Samsung also exceeds all of its previous LCD efforts by a comfortable margin when it comes to rescaling standard definition sources to fit the full HD screen. There are far less noise and colour tone issues than we’ve experienced before, to the extent that now, the LE40A656 can fairly claim to be one of the best standard def performers in the big-screen full HD world.
So is there anything negative left to say about its pictures at all? Well, we’ve already mentioned the very slight artefacting under extreme conditions caused by the 100Hz Motion system, especially if you’re foolish enough to set the feature to its ‘high’ level. But also we have to urge you to avoid the ridiculously OTT Dynamic picture preset the TV ships with, for this can seriously mess up noise and colour tones. And finally, although the standard definition processing is vastly improved, skin tones can just occasionally still look a bit waxy. But that’s all we can come up with, and believe us when we say it doesn’t amount to very much.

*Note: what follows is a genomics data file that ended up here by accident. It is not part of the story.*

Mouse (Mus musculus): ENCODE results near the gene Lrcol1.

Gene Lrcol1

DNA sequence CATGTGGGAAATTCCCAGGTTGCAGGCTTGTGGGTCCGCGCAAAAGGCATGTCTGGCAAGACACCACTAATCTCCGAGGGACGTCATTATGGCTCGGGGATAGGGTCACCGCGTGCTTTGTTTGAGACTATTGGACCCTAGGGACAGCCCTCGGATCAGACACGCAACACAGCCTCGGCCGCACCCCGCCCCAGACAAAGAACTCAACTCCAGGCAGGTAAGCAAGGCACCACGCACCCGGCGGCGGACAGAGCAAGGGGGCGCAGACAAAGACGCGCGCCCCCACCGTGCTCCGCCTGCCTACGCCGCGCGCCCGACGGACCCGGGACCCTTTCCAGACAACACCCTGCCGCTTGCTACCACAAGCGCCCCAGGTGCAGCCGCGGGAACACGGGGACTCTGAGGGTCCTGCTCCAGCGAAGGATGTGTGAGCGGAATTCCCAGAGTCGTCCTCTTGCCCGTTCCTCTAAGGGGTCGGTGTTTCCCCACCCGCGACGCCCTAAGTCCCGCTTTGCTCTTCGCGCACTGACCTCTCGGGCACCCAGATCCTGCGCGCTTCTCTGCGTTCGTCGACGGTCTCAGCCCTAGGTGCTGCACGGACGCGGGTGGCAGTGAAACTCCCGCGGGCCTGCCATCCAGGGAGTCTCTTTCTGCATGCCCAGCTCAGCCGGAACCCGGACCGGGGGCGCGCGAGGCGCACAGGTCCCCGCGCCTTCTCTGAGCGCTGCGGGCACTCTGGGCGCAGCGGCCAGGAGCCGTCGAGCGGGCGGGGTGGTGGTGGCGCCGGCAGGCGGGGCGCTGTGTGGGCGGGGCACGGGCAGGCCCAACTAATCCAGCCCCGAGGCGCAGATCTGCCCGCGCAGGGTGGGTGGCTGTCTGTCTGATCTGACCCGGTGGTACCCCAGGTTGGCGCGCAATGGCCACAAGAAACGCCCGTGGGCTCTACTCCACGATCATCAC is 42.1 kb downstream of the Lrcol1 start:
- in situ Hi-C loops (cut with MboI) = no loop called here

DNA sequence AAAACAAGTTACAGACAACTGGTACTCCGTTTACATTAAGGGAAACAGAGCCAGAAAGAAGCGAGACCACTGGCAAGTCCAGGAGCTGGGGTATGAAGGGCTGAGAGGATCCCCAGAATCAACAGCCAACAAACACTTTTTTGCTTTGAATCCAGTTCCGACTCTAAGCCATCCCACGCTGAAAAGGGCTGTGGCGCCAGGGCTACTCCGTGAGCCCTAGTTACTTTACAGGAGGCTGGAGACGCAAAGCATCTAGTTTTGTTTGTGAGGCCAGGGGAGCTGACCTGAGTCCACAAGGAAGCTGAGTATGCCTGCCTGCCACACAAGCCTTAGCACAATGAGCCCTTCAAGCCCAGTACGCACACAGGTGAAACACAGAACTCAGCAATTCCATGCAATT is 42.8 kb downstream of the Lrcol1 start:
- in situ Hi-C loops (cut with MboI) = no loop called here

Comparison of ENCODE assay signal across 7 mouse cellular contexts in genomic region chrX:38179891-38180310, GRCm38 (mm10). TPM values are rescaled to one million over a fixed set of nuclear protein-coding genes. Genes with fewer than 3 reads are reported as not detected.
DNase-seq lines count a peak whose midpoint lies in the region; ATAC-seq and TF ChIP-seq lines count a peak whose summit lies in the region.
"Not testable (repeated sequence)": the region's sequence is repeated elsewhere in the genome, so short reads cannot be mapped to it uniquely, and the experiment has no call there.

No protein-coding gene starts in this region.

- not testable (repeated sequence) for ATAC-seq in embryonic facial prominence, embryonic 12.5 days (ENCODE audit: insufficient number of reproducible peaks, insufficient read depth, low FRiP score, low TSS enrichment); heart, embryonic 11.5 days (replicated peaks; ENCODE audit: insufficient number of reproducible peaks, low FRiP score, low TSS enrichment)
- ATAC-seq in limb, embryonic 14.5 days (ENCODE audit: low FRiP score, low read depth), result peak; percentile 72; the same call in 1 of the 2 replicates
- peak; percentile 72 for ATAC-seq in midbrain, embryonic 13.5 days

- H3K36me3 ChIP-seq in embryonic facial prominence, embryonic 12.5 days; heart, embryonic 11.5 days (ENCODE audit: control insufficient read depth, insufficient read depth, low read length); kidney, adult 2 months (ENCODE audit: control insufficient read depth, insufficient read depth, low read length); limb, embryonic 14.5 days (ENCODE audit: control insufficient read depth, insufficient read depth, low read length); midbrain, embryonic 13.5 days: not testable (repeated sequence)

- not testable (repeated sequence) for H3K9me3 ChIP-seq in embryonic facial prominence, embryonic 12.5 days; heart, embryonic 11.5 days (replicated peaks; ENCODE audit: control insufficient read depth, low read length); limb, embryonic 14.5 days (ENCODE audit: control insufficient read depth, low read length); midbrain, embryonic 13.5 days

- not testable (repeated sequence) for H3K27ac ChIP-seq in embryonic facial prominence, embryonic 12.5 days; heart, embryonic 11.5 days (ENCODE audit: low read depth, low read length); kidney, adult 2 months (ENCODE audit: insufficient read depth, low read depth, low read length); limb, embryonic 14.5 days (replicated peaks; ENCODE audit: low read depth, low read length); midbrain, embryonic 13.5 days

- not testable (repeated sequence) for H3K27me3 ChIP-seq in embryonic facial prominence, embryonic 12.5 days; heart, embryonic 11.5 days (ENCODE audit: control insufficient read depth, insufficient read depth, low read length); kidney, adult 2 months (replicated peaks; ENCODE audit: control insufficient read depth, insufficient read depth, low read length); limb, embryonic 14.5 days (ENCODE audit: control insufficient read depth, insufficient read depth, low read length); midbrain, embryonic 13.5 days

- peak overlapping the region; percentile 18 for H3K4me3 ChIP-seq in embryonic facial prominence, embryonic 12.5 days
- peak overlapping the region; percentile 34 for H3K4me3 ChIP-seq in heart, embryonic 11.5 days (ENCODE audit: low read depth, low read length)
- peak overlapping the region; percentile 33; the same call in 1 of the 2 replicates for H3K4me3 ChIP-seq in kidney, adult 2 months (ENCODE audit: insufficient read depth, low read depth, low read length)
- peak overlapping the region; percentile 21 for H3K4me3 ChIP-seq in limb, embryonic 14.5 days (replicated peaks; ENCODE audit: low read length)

After the glories of its pictures, though, I’m rather underwhelmed by the LE40A656’s audio. There’s an impressive amount of detail in the mix, and a very wide soundstage is delivered even without engaging the SRS TruSurround audio mode. But the set sadly can’t escape the familiar flat TV problem of a distinct lack of bass, which leaves explosions sounding thin and ‘poppy’.
The first set from Samsung’s new LCD range marks a stunning leap forward for the Korean brand in both design and picture performance – and that’s saying something when you think about how good the brand’s previous sets were. Now is it just me, or can you also hear the sound of many Japanese brands quaking in their boots?
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